“With its massive build volume of 400 x 400 x 450 mm, the Kobra Max can output huge prints. We found no real effort was necessary on our part to confidently achieve full-plate prints,” points out All3DP. “A robust chassis, dual-geared extruder, and Volcano-style hot end give the Kobra Max almost all the tools for large 3D printing. For a printer designed to print big, Anycubic skimps out on the spool holder and provides one only capable of holding standard 1 kg spools. Likewise, you don’t get a large bore nozzle to help cut full plate prints down from days to hours. Thankfully both are easy, inexpensive fixes, but they’re the small details that could’ve made the Kobra Max an even better out of the box experience.”

According to CNET, “It can be a mistake to think a 3D printer is great for beginners just because it doesn’t cost a lot. Sure, it’s possible to buy a 3D printer for as little as $180, and it will work, after a fashion. Most likely, though, a beginner will buy it, spend too long trying to get one good print, then give up because they think it’s too tough or not worth their effort. The lesson: Even at those very low prices, if something is frustrating to use, it’s not a good investment. The Anycubic Kobra Max is not $180; it’s closer to $650, but I still think it’s a great entry point to 3D printing. Yes, this is a $650 3D printer, but it feels like it should be a $1,000 printer. In that sense, it’s a good deal.”

4. Toybox 3D Printer

Ideal for children who want to try their hand at 3D printing, ZDNet says, “The easy, one-touch control makes it self-sufficient for younger children, especially with its WiFi connection. No adjustments are needed while it runs, and the small size makes it easy to handle. Plus, thousands of toys are available within the Toybox catalog to keep your child busy for weeks to come.”

Toybox 3D Printer
Toybox 3D Printer

According to Tom’s Guide, “The process works, mostly: We were able to print some of the best toys like trains, track, castle parts and walls and small action figures from the simple-to-use web interface. But, like growing up, there are a few teething issues you need to get through first with the Toybox, such as the odd failed print and an interface with a few rough edges. Still, if you look at 3D printing as a hobby for you and your kids can enjoy together, Toybox is one of the best 3D printers you can buy.”

“How do kids learn? Through play. That’s why there is no better way to get your kids familiar with 3D printing than the Toybox, a small and simple 3D printer that can print toys that help them learn. Oh, and they will have fun, too. The Toybox is a small, compact printer that uses PLA filament, which the company refers to it as printer food. This non-toxic material comes in plenty of food-related colors (like Apple and Bubblegum) and costs $11 a reel. The Toybox can print things up to a maximum size of 2.7 inches wide, 3.14 inches deep, and 3.54 inches tall. That isn’t especially large, but it is plenty big enough to print some fun stuff,” adds Forbes. 

5. Original Prusa i3 MK3S +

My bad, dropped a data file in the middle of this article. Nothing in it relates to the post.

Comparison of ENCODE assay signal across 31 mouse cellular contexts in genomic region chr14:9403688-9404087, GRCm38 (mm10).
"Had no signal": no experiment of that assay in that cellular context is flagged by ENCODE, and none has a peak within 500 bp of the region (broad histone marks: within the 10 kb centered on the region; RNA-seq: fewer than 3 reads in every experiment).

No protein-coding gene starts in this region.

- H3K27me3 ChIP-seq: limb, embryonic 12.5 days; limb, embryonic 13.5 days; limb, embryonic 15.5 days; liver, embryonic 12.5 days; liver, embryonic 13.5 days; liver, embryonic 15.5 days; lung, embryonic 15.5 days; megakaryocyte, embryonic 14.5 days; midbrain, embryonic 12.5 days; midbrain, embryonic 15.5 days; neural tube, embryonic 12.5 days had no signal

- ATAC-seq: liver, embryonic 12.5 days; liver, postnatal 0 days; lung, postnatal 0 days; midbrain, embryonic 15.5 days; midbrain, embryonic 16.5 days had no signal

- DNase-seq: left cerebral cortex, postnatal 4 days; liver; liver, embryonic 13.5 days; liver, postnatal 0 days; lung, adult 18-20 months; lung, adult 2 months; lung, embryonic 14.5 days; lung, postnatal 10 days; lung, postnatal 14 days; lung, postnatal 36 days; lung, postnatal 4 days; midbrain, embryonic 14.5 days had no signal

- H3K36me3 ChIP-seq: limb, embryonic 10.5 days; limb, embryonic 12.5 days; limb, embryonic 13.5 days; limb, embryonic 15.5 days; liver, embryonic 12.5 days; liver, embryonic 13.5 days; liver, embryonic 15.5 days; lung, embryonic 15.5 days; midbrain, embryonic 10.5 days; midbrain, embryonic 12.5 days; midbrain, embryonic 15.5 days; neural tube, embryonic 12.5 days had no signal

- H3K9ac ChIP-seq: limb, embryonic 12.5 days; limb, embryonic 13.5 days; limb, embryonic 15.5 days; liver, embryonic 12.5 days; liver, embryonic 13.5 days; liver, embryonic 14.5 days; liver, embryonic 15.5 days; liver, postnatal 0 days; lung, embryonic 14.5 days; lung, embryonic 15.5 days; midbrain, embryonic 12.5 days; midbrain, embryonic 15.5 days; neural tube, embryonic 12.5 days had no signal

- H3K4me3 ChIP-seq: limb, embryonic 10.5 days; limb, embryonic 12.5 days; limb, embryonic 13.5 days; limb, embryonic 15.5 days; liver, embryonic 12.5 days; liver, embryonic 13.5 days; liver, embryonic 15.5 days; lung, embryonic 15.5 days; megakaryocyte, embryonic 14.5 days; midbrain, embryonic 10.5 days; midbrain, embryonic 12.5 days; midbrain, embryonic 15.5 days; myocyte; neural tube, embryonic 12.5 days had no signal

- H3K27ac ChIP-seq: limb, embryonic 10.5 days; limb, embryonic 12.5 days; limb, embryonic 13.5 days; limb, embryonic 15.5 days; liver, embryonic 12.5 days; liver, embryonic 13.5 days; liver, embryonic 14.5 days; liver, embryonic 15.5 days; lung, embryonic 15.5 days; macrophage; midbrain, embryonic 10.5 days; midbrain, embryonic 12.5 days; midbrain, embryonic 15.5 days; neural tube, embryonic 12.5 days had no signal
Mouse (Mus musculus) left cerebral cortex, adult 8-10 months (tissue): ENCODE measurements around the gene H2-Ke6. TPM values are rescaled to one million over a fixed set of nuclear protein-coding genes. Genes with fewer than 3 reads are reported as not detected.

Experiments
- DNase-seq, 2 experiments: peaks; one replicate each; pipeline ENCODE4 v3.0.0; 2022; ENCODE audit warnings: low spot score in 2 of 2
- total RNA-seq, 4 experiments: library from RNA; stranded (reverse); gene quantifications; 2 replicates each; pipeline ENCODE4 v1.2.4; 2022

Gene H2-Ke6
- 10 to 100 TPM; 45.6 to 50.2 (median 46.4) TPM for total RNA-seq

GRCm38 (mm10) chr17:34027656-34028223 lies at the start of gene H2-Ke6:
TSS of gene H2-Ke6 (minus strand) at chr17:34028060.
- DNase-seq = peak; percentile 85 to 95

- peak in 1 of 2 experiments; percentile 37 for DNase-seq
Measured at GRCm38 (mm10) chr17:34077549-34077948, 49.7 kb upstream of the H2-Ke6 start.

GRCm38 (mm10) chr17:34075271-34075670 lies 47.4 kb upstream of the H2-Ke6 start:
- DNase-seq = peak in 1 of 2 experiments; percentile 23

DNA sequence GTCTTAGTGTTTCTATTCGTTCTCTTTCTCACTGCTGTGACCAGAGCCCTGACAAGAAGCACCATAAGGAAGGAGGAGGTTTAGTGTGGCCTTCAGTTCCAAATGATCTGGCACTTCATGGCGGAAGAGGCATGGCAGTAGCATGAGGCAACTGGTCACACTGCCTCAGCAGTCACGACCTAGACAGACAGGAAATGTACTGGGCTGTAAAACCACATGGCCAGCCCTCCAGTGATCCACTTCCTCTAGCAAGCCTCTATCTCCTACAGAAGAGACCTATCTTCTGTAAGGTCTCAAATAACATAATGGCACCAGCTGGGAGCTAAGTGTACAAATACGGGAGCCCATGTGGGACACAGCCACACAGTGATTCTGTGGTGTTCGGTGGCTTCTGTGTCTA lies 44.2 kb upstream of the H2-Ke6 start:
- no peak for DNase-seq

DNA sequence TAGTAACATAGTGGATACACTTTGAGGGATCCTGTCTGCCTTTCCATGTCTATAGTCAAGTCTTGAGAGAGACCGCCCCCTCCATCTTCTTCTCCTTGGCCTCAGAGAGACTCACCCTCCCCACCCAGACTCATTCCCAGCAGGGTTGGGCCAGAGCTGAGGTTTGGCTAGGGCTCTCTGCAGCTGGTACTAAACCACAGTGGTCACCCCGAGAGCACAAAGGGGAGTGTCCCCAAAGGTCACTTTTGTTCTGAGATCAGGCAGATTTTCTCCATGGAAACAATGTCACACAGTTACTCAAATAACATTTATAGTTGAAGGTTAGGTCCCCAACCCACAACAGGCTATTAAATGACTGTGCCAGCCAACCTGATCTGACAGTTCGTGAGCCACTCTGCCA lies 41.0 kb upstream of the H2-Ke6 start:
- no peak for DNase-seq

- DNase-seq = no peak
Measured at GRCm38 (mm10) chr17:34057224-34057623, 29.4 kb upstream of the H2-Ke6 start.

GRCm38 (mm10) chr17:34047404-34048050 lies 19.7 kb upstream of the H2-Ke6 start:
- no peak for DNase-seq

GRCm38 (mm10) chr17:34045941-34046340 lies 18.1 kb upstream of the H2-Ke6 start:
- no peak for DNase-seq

PC Magazine‘s list is topped by this device. Why? “Original Prusa i3 MK3S+ is the latest iteration of a machine that has undergone a decade of advances and tweaks. The result is a polished open-frame 3D printer devoid of obvious flaws, supported by an extensive network of community and help features. While user manuals for many 3D printers are rudimentary, the i3 MK3S+ includes a beautiful, professionally printed guide that covers both the preassembled version (which we reviewed) and the kit. In our testing, the printer’s operation proved smooth, with no misprints, and our test prints were consistently of above-average quality.”

Original Prusa i3 MK3S +
Original Prusa i3 MK3S+ 3D Printer

“The Prusa i3 MK3S has a rather clumsy name, but it’s the latest in a series printers that Czech company Prusa Research has been producing since 2012,” says Forbes. “The combination of a heated print bed (up to 248F/120C) and a maximum print nozzle temperature of 572F/300C means that it can print using a wide variety of filament materials, including the usual PLA and ABS plastics, plus Nylon, Polystyrene, and others that mimic wood and metals. The printer is not enclosed, though, and cold drafts and breezes can cause print errors. You’ll need to put it in a sheltered spot or build an enclosure.”

“The Prusa i3 MK3S+ is a worthy upgrade from the Mini+ for its 9.9-by-8.3-by-8.3-inch printing area, more stable z-axis, and better extruder. It comes with parts that are likely to last longer (though no color screen as on the Mini+) and an upgraded motherboard that can better detect and correct errors while the machine is printing. Its setup is also faster and easier than that of the Mini+,” notes The Strategist

You might also be interested in:

Sources:

Note: This article was not paid for nor sponsored. StudyFinds is not connected to nor partnered with any of the brands mentioned and receives no compensation for its recommendations. This post may contain affiliate links.

About Saloni Ordia

Saloni is a freelance B2B SaaS writer who excels at creating in-depth product-focused content. When she is not writing, you can find her in the kitchen whipping up new recipes or curled up with a rom-com novel.

Our Editorial Process

StudyFinds publishes digestible, agenda-free, transparent research summaries that are intended to inform the reader as well as stir civil, educated debate. We do not agree nor disagree with any of the studies we post, rather, we encourage our readers to debate the veracity of the findings themselves. All articles published on StudyFinds are vetted by our editors prior to publication and include links back to the source or corresponding journal article, if possible.

Our Editorial Team

Steve Fink

Editor-in-Chief

Chris Melore

Editor

Sophia Naughton

Associate Editor